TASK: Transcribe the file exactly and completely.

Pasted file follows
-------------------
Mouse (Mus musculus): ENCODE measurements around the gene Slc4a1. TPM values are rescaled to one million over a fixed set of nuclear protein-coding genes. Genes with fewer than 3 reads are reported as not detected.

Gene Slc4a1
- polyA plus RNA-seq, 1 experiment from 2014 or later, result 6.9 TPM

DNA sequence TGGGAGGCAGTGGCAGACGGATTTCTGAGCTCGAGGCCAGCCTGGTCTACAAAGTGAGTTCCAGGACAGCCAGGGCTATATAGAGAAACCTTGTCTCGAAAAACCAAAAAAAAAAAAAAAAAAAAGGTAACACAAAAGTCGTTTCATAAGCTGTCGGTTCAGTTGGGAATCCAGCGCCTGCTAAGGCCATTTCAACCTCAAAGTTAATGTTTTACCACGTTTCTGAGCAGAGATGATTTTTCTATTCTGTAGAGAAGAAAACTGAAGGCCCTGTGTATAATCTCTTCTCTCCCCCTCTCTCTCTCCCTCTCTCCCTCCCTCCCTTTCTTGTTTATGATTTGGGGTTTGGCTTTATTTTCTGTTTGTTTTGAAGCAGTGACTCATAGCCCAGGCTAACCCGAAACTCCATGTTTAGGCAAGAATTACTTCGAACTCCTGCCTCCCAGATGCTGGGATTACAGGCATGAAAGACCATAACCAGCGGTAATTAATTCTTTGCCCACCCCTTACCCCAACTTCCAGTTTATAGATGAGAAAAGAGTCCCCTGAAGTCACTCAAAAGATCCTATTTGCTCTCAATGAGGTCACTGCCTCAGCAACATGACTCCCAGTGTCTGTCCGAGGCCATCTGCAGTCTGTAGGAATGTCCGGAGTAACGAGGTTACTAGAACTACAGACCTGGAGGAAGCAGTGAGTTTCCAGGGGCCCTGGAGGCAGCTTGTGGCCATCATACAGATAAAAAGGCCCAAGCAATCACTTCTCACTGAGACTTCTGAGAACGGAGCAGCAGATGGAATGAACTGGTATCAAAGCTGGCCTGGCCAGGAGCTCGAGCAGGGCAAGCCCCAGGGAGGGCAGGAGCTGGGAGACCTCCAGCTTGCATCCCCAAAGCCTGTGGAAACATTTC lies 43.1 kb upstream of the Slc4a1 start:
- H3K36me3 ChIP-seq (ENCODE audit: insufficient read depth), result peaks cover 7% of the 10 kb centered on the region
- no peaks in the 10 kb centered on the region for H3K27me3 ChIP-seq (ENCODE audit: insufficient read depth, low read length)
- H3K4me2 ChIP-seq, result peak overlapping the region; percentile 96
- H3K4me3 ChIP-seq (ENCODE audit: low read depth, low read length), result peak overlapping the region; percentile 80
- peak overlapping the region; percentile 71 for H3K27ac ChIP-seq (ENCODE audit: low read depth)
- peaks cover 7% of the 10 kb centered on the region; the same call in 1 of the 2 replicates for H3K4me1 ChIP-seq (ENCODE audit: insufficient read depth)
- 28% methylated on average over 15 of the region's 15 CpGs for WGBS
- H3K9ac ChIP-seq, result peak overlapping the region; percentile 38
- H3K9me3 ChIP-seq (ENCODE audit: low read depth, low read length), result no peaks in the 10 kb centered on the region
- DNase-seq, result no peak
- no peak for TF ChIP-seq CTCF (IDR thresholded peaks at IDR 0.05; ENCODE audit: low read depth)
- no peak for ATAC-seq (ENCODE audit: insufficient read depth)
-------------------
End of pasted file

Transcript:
Mouse (Mus musculus): ENCODE measurements around the gene Slc4a1. TPM values are rescaled to one million over a fixed set of nuclear protein-coding genes. Genes with fewer than 3 reads are reported as not detected.

Gene Slc4a1
- polyA plus RNA-seq, 1 experiment from 2014 or later, result 6.9 TPM

DNA sequence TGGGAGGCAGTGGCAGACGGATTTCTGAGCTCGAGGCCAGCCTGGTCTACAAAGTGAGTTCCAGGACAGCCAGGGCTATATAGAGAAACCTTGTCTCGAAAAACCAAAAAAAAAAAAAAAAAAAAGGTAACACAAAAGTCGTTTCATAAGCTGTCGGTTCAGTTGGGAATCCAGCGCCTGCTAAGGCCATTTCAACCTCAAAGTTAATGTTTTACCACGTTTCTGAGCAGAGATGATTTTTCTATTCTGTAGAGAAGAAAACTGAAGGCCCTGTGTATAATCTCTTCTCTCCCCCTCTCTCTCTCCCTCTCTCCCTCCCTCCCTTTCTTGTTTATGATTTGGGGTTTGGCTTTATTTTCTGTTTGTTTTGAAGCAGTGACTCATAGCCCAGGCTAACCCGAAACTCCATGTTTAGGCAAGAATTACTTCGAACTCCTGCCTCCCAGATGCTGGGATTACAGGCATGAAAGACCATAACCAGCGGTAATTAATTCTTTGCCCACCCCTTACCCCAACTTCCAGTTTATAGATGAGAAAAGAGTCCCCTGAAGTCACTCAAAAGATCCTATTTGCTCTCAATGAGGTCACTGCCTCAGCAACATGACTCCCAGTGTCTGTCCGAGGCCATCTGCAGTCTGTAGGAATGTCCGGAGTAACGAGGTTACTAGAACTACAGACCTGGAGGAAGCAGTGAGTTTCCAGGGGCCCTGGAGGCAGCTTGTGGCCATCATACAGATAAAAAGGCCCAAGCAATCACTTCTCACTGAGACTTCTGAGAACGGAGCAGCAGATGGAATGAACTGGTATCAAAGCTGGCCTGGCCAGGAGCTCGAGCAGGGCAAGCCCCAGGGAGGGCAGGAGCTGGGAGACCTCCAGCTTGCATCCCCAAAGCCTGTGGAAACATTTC lies 43.1 kb upstream of the Slc4a1 start:
- H3K36me3 ChIP-seq (ENCODE audit: insufficient read depth), result peaks cover 7% of the 10 kb centered on the region
- no peaks in the 10 kb centered on the region for H3K27me3 ChIP-seq (ENCODE audit: insufficient read depth, low read length)
- H3K4me2 ChIP-seq, result peak overlapping the region; percentile 96
- H3K4me3 ChIP-seq (ENCODE audit: low read depth, low read length), result peak overlapping the region; percentile 80
- peak overlapping the region; percentile 71 for H3K27ac ChIP-seq (ENCODE audit: low read depth)
- peaks cover 7% of the 10 kb centered on the region; the same call in 1 of the 2 replicates for H3K4me1 ChIP-seq (ENCODE audit: insufficient read depth)
- 28% methylated on average over 15 of the region's 15 CpGs for WGBS
- H3K9ac ChIP-seq, result peak overlapping the region; percentile 38
- H3K9me3 ChIP-seq (ENCODE audit: low read depth, low read length), result no peaks in the 10 kb centered on the region
- DNase-seq, result no peak
- no peak for TF ChIP-seq CTCF (IDR thresholded peaks at IDR 0.05; ENCODE audit: low read depth)
- no peak for ATAC-seq (ENCODE audit: insufficient read depth)